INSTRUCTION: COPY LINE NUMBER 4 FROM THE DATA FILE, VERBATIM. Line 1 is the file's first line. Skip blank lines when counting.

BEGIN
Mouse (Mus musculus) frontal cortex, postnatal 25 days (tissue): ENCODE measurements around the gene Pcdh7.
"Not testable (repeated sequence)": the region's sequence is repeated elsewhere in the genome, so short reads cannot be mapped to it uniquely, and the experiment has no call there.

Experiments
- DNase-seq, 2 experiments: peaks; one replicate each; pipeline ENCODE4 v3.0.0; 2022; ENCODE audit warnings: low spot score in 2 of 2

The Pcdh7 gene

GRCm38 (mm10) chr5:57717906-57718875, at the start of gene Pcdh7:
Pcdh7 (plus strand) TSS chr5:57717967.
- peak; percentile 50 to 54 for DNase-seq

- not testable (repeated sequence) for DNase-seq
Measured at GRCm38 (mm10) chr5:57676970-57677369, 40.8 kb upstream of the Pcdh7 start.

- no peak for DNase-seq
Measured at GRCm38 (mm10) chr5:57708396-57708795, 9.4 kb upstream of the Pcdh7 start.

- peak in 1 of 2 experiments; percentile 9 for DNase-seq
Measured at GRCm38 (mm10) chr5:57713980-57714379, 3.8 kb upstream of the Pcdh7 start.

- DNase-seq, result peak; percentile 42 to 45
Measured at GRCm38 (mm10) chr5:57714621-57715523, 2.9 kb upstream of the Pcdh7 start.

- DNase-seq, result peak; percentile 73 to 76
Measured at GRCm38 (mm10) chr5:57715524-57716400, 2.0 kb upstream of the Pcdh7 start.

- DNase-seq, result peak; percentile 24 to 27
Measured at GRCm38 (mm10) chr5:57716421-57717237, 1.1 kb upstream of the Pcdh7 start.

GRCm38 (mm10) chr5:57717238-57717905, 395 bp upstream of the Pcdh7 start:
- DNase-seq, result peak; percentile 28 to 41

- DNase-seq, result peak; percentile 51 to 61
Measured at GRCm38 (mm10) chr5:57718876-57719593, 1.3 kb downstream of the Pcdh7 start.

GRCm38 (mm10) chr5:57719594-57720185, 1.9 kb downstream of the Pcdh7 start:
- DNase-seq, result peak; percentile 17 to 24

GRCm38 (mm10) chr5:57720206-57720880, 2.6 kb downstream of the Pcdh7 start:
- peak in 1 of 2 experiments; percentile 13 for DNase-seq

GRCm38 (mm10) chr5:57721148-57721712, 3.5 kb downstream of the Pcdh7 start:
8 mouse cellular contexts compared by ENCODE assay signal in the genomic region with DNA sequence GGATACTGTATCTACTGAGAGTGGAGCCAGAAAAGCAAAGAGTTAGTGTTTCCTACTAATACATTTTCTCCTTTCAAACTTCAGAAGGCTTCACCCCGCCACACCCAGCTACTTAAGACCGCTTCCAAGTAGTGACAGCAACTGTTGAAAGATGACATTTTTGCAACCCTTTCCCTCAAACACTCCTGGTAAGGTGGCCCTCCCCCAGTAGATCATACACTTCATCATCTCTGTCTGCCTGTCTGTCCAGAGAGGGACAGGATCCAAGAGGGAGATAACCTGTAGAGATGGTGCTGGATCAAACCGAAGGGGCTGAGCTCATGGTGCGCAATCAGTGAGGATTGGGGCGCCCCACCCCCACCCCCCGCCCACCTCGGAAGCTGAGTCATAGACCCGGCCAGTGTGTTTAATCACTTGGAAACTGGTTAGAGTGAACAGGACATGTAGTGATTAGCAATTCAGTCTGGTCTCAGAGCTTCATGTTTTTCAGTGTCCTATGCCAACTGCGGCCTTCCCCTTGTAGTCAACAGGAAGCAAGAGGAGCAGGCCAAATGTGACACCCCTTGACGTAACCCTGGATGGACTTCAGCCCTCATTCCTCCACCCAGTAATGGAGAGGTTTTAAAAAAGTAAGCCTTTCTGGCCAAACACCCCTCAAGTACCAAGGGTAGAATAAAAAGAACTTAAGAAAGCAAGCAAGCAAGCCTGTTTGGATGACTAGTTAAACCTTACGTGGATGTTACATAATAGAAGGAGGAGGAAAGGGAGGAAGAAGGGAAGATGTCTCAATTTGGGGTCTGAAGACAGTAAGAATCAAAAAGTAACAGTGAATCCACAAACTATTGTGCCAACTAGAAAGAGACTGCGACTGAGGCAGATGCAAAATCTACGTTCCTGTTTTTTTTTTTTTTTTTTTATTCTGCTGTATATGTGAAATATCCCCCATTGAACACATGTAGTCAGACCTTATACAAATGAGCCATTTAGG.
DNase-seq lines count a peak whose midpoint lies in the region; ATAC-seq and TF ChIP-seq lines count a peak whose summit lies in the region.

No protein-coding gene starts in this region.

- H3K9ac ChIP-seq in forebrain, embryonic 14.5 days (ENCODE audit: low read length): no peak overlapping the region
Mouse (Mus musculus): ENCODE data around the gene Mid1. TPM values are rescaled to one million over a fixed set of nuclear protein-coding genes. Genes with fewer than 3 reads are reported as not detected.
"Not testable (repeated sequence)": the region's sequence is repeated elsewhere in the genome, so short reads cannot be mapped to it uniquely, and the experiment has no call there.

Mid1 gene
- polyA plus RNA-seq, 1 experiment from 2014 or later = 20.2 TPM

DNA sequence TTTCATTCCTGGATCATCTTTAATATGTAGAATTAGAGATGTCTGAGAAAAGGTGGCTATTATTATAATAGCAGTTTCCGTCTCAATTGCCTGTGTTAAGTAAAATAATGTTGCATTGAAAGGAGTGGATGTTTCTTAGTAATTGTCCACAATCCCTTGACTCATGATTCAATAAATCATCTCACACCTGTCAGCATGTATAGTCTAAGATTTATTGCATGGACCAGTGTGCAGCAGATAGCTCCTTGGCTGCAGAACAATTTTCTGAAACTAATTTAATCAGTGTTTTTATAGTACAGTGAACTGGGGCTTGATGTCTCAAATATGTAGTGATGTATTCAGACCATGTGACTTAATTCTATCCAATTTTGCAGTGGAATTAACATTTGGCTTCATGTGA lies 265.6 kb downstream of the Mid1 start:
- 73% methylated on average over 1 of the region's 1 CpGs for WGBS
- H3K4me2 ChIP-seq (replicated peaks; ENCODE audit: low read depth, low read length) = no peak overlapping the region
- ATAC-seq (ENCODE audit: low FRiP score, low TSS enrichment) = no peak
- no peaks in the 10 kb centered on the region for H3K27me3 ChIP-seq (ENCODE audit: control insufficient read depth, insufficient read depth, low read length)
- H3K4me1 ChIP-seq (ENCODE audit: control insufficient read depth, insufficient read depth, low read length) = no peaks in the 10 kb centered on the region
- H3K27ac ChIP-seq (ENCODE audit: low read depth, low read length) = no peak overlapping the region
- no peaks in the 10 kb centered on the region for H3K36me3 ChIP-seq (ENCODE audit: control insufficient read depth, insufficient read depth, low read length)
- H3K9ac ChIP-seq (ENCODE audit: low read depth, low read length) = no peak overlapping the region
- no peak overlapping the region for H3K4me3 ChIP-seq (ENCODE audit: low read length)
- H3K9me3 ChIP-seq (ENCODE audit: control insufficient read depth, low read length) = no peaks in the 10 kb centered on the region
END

- DNase-seq, 2 experiments: peaks; one replicate each; pipeline ENCODE4 v3.0.0; 2022; ENCODE audit warnings: low spot score in 2 of 2